Pippa Grange: The sports psychologist who helped England to World Cup success

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This week’s game changers podcast features Pippa Grange, the influential sports psychologist and culture coach. In a wide-ranging discussion, Grange explains how she works to change the culture of sports historically steeped in bravado and hyper-masculinity.

Grange is well-known for her time as head of people and team development at the FA, but she has occupied a number of roles around the world during her career. Her path into sports psychology was an unusual one, partly a result of a tumultuous upbringing.

Grange’s stepfather was an alcoholic, which led to the breakdown of his relationship with Grange’s mother. She then entered into another relationship, this time with an abusive partner.

“It's very complex stuff, but what you feel as a teenager is angry, and abandoned, and confused,” Grange explained. “And, you know, I think what happened for me at that point was I just became fierce and bold, but in a way that was about rejecting the status quo and being sort of determined to forge my own path.

“I was sort of generally annoyed with life, you know, and it served as a reasonable motivator for survival, at that point of time. But, I've learned subsequently that's not the best place to place that sort of energy. It was a mess. And I left home at 16. Couch-surfed for a bit. I was sort of officially homeless for a little bit. And I thought, well, this isn't going to work out.”

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Grange balanced five jobs but was eventually pulled back to education, completing a BTEC in leisure at a college in York. On the course, Grange met a “brilliant” teacher who convinced her to go to university.

“That was a radical idea for me,” said Grange. “Nobody in my family had ever been to university. And it just wasn't anything I've thought about, but I got excited by it. She helped me apply to various universities and Loughborough accepted me. And it was like, you know, the world had opened up, I thought that I arrived at that point.”

Once at Loughborough, Grange studied sports science and social science with an emphasis on psychology. She described how she was “completely immersed” in different environments and found a number of “anchors” from her studies and playing basketball.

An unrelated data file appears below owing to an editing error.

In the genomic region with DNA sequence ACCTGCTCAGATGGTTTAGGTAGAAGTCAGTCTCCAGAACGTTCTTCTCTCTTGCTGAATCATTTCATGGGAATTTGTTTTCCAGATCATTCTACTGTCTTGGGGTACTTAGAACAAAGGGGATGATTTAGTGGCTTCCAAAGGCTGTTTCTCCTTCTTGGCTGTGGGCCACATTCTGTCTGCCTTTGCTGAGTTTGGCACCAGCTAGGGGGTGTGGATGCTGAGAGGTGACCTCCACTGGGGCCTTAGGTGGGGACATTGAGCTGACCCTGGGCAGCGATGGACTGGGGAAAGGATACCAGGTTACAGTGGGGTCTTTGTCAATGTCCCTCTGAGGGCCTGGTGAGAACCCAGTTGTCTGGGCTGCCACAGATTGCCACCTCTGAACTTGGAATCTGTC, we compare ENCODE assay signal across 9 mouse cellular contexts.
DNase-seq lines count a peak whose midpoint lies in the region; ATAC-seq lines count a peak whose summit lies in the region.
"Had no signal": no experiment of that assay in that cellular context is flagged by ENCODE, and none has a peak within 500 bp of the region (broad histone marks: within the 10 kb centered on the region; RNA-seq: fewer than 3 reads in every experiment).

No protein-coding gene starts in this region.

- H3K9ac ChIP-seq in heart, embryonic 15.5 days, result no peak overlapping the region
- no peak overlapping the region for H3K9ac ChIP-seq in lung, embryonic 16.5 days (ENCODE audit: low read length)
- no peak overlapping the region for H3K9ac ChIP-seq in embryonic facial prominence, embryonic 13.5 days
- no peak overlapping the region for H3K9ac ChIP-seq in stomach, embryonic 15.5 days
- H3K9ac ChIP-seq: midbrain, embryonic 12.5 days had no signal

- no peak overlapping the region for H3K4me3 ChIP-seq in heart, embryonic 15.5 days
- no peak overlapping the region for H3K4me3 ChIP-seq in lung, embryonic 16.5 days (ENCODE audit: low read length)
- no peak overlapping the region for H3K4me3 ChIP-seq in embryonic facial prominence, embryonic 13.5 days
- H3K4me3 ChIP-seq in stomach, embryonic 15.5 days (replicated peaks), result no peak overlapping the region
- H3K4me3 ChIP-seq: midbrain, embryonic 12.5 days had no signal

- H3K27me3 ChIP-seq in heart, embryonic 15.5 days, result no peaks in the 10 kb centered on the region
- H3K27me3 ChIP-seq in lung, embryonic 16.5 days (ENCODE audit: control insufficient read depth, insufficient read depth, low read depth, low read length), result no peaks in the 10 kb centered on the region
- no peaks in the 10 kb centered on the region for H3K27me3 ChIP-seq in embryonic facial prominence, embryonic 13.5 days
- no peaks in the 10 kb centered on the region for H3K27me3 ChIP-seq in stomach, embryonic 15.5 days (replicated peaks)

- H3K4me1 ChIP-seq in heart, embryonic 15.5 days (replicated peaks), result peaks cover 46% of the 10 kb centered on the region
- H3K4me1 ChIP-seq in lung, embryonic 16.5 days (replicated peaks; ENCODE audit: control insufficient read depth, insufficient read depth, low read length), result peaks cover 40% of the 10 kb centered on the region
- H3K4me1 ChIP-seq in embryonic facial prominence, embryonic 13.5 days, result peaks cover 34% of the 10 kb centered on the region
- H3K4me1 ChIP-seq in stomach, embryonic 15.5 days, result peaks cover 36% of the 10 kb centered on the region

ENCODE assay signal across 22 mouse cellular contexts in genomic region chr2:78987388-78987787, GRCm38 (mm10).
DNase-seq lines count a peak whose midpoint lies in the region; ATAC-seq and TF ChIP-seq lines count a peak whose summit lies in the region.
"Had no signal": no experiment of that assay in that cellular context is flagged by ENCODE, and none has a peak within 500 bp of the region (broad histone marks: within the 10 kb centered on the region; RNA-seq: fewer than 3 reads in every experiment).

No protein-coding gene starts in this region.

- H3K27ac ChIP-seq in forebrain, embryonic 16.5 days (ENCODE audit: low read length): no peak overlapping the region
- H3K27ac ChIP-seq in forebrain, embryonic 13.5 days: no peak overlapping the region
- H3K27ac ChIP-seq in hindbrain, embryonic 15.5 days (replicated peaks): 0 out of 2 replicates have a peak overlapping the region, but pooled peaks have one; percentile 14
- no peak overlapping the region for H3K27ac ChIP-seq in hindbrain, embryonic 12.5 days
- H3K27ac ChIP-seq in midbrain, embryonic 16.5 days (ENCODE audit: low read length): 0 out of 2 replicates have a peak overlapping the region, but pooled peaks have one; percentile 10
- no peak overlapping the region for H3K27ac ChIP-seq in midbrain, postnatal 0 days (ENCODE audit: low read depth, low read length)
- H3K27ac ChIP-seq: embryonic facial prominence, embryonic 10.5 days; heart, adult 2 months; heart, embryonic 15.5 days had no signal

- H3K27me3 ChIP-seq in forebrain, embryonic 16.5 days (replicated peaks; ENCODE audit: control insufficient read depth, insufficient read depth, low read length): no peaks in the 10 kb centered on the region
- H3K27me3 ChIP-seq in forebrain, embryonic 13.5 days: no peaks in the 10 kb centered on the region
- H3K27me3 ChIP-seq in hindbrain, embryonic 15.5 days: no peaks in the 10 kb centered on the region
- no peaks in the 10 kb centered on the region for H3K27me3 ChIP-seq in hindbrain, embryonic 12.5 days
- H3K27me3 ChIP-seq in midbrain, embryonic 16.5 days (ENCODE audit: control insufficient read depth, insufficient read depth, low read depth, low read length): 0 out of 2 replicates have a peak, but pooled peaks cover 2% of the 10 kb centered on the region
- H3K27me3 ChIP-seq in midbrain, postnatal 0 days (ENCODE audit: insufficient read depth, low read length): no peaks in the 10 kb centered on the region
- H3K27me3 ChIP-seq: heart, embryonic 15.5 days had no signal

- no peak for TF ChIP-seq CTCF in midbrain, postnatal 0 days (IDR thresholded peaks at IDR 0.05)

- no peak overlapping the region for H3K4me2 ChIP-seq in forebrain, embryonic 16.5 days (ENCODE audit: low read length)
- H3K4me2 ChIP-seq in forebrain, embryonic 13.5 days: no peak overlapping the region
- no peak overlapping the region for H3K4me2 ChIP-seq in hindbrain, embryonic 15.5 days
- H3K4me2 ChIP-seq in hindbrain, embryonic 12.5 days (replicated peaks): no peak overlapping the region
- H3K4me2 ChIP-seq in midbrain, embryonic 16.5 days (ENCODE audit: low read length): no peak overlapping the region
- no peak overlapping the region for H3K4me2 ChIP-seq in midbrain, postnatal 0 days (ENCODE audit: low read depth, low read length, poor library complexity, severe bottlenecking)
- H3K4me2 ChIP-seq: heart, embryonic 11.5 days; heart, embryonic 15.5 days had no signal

After graduating and taking a year out to travel, Grange spent time in a sports development role in Stockport. The company she worked for was Australian, and she was soon offered the same role in Adelaide.

According to Grange, “one thing led to another” and she built a life in Australia, finding her way into sports psychology and doctoral studies in Melbourne. She was eventually appointed general manager of culture and leadership of the Australian Football League Players Association. Grange spoke about entering the hyper masculine environment of Aussie Rules and attempting to change such a culture.

You would walk into a room of 40 something guys, with arms folded looking at you like, ‘What is she talking about?’ Many times. But I think I had conviction about what I was talking about.

“And the other thing I know for sure, working with many, many young male athletes over time, is that the way they are in the room talking one-on-one is very different to the way they are in the group and the locker room, as they say.

“So I always found that when they got through the door and you had a very human trusting conversation with them, that they didn't bring bravado and machismo and all the rest. They, you know, they wanted to talk about stuff. They might not show that publicly, that took much longer to break down some of those hyper-masculine stereotypes.